With cooler weather here to stay for a while, its time for another global digital repeater roundup brought to you by Steve K2GOG of Hudson Valley Digital Network.
This has been a 7 year in the making project tracking the different digital voice modes currently leading VHF/UHF repeater deployments, according to data from repeaterbook.com
Every May and October, data has been collected from the leading source of the most accurate source for repeater details globally. While some local options might exist that may be more up to date, ideally that information should be shared with repeaterbook.com to help out lazy travelers or those visiting an area for the first time who would more easily find this website compared to local club or individual websites.
Leaders: Most Popular Options
By now, its defacto information that both the proprietary Yaesu Fusion and the quasi open standard multivendor DMR options are by far the most popular. Low cost equipment helps drive the reasons which justify having more repeaters for these modes.
In the last year, there have been no major developments for new mobile or handheld equipment aside from some small refreshes on existing models like the popular Anytone or Alinco DMR radios. Yaesu has only given us the FT-5DR and FTM-200DR which is pretty good considering they are the only company that makes fusion capable radios which can be used on its 3200+ strong network of repeaters.
P25 is a commercial standard and is not marketed directly to amateur radio operators in any off the shelf non-professional grade equipment, but its growth rate is very strong. Based on how long it took for D-Star by Icom to become popular before flattening out, could we see P25 or NXDN become the dominant force in digital modes? The answer is likely not, but that is where a new mode called M17 will come into play.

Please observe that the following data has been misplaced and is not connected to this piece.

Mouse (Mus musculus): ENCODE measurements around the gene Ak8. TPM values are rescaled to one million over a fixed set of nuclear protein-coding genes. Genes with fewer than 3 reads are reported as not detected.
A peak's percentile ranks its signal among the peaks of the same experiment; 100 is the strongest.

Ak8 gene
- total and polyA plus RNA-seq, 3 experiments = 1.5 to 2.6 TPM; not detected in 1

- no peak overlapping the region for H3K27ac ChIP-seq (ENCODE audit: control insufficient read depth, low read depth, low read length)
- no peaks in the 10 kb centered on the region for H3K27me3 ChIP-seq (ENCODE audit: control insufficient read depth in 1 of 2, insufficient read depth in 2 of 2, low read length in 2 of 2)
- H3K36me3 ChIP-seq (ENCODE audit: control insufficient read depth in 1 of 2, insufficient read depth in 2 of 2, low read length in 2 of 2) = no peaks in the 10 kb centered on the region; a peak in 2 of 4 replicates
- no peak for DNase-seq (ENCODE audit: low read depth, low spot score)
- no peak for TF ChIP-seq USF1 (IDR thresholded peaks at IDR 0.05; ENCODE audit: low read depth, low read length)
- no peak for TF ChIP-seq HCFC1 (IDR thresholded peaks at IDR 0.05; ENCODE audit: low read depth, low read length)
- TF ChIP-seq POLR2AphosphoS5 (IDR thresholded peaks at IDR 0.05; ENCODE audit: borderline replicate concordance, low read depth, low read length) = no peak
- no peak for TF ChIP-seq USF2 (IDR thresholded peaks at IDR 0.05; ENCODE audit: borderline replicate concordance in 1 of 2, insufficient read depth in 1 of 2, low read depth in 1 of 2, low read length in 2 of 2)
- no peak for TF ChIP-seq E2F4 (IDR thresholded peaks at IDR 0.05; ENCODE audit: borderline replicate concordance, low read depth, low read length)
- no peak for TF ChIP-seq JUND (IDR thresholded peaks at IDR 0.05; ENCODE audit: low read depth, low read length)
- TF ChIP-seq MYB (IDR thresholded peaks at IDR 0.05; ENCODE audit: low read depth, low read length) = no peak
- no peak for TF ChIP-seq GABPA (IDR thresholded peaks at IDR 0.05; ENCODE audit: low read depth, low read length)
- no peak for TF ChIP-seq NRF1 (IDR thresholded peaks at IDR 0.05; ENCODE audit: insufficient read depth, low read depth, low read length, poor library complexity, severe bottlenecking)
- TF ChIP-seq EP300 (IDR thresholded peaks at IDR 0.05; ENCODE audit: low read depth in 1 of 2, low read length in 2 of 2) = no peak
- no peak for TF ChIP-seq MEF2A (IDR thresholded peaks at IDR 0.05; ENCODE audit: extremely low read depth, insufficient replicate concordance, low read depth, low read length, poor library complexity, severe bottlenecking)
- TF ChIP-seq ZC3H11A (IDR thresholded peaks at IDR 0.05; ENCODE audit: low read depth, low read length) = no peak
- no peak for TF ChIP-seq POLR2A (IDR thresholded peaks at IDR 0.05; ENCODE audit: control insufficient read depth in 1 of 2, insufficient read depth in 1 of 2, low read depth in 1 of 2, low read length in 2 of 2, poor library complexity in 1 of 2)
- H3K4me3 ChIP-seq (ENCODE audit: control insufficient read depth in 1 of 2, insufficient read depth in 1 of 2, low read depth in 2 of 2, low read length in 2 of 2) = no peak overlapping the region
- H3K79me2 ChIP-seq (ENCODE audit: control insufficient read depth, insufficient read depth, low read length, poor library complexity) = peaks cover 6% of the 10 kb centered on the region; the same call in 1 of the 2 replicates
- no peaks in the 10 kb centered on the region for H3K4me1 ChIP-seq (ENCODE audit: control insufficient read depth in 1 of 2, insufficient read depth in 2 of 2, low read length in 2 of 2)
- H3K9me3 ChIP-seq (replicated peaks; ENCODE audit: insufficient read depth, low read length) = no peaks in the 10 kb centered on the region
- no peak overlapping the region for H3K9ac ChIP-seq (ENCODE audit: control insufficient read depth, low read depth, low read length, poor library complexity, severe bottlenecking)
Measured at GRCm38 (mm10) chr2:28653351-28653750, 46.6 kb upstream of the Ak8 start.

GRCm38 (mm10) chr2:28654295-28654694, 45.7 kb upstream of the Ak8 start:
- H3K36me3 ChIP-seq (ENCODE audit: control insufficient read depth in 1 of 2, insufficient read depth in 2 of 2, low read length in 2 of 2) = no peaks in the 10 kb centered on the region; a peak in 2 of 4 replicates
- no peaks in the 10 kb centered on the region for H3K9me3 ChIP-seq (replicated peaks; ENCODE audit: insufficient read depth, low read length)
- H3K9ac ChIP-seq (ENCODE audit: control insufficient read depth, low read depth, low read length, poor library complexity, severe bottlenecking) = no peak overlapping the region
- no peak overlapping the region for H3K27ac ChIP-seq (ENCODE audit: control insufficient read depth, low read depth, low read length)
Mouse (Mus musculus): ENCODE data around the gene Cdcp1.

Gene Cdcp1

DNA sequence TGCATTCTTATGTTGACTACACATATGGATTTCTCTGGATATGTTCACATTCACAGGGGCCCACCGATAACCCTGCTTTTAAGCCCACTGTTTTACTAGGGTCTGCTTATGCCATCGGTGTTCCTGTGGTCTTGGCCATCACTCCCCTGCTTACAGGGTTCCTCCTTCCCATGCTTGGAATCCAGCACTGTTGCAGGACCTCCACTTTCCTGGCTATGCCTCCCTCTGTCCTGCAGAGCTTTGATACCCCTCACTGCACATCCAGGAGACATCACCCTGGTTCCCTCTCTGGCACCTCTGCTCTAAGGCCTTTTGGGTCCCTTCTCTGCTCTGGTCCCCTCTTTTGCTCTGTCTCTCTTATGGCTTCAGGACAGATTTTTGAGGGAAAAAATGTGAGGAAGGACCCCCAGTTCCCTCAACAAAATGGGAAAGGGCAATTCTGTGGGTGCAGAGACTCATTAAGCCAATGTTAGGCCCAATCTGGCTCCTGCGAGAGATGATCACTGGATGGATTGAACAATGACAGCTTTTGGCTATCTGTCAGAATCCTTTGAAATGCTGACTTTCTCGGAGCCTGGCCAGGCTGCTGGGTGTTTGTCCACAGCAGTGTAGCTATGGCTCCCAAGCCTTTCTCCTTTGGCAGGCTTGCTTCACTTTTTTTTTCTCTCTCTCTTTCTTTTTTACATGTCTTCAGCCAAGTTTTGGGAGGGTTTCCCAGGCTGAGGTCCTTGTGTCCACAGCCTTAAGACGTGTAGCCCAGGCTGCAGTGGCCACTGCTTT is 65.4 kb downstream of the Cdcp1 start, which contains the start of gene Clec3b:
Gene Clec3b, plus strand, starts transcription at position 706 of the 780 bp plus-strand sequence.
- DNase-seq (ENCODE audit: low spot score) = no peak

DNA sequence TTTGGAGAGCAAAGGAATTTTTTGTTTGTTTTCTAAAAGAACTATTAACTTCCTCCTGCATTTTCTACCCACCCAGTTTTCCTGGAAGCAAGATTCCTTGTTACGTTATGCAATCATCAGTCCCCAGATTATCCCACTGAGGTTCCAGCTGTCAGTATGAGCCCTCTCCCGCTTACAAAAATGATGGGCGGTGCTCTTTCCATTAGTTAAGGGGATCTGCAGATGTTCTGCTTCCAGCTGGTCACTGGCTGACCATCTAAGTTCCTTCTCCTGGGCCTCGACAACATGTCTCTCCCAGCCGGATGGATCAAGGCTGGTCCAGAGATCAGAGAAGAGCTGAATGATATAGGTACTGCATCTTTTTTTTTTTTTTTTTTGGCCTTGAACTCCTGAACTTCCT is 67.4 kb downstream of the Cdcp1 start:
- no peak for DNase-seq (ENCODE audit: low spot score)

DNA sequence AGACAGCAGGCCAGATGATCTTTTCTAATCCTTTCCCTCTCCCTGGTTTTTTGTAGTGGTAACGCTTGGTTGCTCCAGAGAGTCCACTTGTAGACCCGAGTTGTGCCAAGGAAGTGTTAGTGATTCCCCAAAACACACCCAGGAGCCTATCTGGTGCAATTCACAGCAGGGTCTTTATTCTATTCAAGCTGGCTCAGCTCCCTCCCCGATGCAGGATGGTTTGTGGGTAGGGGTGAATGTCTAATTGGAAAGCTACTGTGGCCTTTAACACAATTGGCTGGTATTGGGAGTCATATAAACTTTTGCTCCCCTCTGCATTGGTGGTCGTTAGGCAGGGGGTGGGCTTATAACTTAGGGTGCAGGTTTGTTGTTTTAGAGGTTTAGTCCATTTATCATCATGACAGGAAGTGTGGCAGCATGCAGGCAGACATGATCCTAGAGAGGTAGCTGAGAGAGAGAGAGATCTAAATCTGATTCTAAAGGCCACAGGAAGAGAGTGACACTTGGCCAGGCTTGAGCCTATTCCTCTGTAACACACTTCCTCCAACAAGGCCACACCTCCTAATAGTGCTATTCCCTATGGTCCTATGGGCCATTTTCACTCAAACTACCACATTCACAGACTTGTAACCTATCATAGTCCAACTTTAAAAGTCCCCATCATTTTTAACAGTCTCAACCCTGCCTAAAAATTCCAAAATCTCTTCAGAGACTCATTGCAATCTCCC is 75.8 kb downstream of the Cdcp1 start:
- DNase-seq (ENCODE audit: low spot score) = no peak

More then digital voice: M17All the digital modes mentioned all can do some other tricks beyond just voice communications. Icom D-Star probably has the most advanced options from sharing location, photo, text and more with other users who have Icom equipment or the no longer made Kenwood TH-D74.
Yaesu Fusion really misses the mark to some degree, but most Fusion radios support analog APRS which increases interoperability for certain use cases. There are a few DMR radios with very basic analog and digital APRS functions.
M17 which is absent for now on the digital repeater list promises us a true open digital standard for voice with some additional tricks up its sleave such as location sharing or text messaging.
The what's next
This would be a complex opinion based discussion, so lets use the airwaves or social media to discuss this fun stuff instead. Doink!